§751.10   Form of claim.

The claim should be submitted on DD Form 1842 (Claim for Personal Property) accompanied by DD Form 1844 (List of Property). If DD Forms 1842 and 18441 are not available, any writing will be accepted and considered if it asserts a demand for a specific sum and substantially describes the facts necessary to support a claim cognizable under these regulations. The claim must be signed by a proper claimant (see §751.5) or by a person with a power of attorney for a proper claimant. A copy of the power of attorney must be included with the claim.

1Copies of these forms may be obtained by contacting the legal office or personal property office serving the installation where the claimant is stationed, or nearest to the point where the loss or damage occurred or on the Internet at http://www.jag.navy.mil.

[57 FR 5055, Feb. 12, 1992, as amended at 72 FR 53424, Sept. 19, 2007]

§751.11   Investigation of claim.

Upon receipt of a claim, the claim shall be stamped with the date and receiving office, forwarded to the cognizant PCU and be referred to a claims examiner. The examiner shall consider all information and evidence submitted with the claim and shall conduct such further investigation as may be necessary and appropriate.

[72 FR 53424, Sept. 19, 2007]

§751.12   Payments.

Payment of approved personnel claims will be made by the Navy or Marine Corps disbursing officer serving the adjudicating authority. Payments will be charged to funds made available to the adjudicating authority for this purpose.

[72 FR 53424, Sept. 19, 2007]

§751.13   Partial payments.

(a) Partial payments when hardship exists. When claimants suffer a significant, compensable loss of items that are needed for daily living, and can demonstrate a need for immediate funds to replace some of those items (e.g., food, clothes, baby items, etc.) the adjudicating authority may authorize a partial payment of an appropriate amount, normally one-half of the estimated total payment. When a partial payment is made a copy of the payment voucher and all other information related to the partial payment shall be placed in the claim file. Action shall be taken to ensure the amount of the partial payment is deducted from the adjudicated value of the claim when final payment is made.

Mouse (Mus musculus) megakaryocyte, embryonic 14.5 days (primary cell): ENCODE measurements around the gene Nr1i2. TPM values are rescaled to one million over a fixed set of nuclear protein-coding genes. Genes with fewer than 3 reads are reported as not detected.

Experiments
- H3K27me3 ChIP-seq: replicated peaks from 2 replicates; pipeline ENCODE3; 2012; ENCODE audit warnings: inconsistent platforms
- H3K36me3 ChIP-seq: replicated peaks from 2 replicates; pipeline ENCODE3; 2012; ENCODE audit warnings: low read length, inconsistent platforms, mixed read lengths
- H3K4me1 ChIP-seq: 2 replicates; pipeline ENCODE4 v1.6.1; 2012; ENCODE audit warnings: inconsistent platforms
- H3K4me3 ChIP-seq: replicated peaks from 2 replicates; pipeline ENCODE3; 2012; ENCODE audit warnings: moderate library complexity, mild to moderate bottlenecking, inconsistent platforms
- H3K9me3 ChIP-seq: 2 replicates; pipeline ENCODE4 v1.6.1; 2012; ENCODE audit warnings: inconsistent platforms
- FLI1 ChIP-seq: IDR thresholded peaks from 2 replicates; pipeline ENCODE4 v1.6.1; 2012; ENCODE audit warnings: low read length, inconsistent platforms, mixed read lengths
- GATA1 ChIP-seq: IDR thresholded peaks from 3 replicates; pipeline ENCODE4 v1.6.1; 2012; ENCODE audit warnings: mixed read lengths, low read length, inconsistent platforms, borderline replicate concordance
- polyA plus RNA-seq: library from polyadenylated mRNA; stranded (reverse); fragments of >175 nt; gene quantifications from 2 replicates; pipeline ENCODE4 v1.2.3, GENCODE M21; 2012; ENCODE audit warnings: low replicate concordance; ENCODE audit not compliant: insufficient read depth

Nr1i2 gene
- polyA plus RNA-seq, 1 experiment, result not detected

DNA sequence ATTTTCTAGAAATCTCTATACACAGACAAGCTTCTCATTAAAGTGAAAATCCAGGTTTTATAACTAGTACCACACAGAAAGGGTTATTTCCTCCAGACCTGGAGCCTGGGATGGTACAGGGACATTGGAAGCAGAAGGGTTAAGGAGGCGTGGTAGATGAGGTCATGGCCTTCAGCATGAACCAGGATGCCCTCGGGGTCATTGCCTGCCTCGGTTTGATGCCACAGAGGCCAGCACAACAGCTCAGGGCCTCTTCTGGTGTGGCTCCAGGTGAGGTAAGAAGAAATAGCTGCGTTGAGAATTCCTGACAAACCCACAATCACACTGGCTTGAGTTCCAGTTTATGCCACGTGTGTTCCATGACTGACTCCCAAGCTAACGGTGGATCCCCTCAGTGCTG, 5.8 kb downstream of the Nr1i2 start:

(b) Marine hardship payments. The Marine claimant's Transportation Management Office shall ensure compliance with all requirements of §751.14(a), and may request authority for payment by message from the Commandant of the Marine Corps (MRP-2).

(c) Effect of partial payment. Partial payments are to be subtracted from the adjudicated value of the claim before payment of the balance due. Overpayments are to be properly recouped.

[72 FR 53424, Sept. 19, 2007]

§751.14   Reconsideration and appeal.

(a) General. When a claim is denied either in whole or in part, the claimant shall be given written notification of the initial adjudication and of the right to submit a written request for reconsideration to the original adjudicating authority within 6 months from the date the claimant receives notice of the initial adjudication of the claim. If a claimant requests reconsideration and if it is determined that the original action was erroneous or incorrect, it shall be modified and, when appropriate, a supplemental payment shall be approved. If full additional payment is not granted, the file shall be forwarded for reconsideration to the next higher adjudicating authority. For claims originally adjudicated by the Head, Personnel Claims Unit Norfolk, the files will be forwarded to the Judge Advocate General (Claims and Tort Litigation)(Code 15) for final action. The claimant shall be notified of this action either by letter or by copy of the letter forwarding the file to higher adjudicating authority. The forwarding letter shall include a synopsis of action taken on the file and reasons for the action or denial, as well as a recommendation of further action or denial.

(b) Files forwarded to JAG. For files forwarded to JAG in accordance with §751.14(a), the forwarding endorsement shall include the specific reasons why the requested relief was not granted and shall address the specific points or complaints raised by the claimant's request for reconsideration.

(c) Appeals procedure for claims submitted by Marine Corps personnel. Where any of the Marine Corps adjudication authorities listed in §751.8(b) fail to grant the relief requested, or otherwise resolve the claim to the satisfaction of the claimant, the request for reconsideration shall be forwarded together with the entire original file and the adjudicating authority's recommendation, to the Judge Advocate General.

[72 FR 53424, Sept. 19, 2007]

§§751.15-751.20   [Reserved]

Subpart B [Reserved]